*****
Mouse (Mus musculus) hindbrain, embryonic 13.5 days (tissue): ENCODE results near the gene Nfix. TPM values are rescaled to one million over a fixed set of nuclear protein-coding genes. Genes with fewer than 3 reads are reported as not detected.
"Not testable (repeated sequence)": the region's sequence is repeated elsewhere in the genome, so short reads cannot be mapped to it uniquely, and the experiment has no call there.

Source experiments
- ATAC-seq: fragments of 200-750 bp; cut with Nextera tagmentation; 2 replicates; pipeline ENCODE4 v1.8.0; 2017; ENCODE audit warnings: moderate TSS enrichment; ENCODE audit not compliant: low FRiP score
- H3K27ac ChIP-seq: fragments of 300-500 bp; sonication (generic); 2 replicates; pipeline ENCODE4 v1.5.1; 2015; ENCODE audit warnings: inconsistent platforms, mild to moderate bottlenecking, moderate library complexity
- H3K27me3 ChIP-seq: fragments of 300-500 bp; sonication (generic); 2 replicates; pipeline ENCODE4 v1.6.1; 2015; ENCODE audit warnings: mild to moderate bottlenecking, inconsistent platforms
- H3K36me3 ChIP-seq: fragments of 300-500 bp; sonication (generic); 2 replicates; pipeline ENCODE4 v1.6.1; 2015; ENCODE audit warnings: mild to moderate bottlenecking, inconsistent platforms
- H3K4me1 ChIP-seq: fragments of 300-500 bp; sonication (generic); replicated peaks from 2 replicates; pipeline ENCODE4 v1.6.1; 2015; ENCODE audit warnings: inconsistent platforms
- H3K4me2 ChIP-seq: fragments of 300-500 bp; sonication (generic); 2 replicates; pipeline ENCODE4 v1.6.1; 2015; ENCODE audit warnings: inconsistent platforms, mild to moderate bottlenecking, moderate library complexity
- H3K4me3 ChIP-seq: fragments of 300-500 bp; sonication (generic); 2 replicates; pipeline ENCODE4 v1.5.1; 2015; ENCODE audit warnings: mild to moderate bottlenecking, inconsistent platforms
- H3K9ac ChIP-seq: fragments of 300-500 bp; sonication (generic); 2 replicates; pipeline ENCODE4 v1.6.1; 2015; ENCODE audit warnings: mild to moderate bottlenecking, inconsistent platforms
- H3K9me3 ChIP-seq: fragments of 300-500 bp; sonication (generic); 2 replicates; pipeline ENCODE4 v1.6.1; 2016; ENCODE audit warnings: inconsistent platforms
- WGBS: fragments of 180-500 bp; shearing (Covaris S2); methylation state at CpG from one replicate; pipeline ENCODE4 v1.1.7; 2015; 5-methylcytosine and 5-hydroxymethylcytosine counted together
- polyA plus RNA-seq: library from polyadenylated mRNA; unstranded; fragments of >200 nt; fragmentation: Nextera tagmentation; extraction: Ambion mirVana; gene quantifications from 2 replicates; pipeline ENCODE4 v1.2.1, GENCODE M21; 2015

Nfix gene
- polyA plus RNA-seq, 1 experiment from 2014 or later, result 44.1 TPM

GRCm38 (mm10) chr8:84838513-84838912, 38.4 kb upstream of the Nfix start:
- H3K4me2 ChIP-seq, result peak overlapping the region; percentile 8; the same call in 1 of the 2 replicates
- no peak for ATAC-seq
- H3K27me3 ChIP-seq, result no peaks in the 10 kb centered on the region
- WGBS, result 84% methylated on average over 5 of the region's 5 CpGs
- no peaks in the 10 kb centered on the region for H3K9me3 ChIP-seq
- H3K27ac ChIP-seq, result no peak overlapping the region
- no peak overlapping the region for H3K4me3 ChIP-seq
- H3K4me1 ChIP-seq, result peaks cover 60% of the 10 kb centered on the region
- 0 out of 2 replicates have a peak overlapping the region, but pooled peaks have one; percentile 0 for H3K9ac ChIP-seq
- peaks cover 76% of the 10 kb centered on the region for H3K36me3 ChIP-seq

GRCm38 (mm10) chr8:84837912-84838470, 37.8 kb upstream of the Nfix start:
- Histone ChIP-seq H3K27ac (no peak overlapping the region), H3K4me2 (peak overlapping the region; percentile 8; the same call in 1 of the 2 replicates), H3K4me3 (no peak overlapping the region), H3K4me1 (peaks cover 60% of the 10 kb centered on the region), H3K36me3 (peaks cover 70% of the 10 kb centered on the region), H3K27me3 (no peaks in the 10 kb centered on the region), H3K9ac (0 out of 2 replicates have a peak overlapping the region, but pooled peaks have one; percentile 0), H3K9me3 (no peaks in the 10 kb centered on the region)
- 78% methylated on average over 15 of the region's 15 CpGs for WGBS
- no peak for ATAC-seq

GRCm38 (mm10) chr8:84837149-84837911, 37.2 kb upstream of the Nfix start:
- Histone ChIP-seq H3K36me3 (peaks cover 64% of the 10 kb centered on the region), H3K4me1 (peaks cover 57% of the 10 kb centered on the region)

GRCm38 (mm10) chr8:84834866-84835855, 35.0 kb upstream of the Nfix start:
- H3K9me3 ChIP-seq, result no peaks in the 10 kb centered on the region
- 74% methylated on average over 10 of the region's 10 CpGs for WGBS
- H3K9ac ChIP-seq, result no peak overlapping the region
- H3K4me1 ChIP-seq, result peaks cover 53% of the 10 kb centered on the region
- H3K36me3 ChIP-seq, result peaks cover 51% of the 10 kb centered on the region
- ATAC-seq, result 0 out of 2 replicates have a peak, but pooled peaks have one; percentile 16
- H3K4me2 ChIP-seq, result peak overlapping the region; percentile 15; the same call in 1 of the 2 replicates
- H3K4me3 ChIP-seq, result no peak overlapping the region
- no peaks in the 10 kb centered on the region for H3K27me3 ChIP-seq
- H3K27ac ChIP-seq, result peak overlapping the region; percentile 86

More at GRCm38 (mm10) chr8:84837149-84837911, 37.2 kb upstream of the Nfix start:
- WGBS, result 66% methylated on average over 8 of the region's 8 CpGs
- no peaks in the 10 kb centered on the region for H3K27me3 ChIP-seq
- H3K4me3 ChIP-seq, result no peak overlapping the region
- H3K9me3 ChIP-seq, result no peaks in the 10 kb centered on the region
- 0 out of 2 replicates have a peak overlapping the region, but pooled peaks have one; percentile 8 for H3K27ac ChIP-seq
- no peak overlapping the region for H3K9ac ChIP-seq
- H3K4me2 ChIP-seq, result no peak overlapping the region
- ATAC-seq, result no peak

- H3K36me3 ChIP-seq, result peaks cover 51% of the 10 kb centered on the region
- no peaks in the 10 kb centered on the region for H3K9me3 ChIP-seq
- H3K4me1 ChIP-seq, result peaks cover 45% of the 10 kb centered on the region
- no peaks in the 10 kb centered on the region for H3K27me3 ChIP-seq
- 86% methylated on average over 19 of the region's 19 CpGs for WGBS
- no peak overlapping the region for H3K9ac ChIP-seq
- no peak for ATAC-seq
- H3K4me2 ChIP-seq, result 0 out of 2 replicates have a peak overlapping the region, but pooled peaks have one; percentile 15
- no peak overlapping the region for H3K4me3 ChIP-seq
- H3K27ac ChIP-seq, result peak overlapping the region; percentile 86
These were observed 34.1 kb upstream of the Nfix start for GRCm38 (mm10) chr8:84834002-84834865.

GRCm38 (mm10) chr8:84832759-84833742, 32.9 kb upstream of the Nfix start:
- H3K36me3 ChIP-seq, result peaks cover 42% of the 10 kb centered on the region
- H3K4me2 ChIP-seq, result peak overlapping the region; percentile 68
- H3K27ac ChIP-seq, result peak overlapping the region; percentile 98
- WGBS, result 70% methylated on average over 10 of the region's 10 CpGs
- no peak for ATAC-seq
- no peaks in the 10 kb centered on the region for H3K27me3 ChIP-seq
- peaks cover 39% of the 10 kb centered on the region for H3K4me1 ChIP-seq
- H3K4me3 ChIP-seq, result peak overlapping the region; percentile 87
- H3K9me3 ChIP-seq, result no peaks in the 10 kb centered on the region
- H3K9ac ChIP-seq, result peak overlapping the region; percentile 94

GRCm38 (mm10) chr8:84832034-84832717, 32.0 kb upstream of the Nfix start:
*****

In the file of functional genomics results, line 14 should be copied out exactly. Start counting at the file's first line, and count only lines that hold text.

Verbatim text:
- polyA plus RNA-seq: library from polyadenylated mRNA; unstranded; fragments of >200 nt; fragmentation: Nextera tagmentation; extraction: Ambion mirVana; gene quantifications from 2 replicates; pipeline ENCODE4 v1.2.1, GENCODE M21; 2015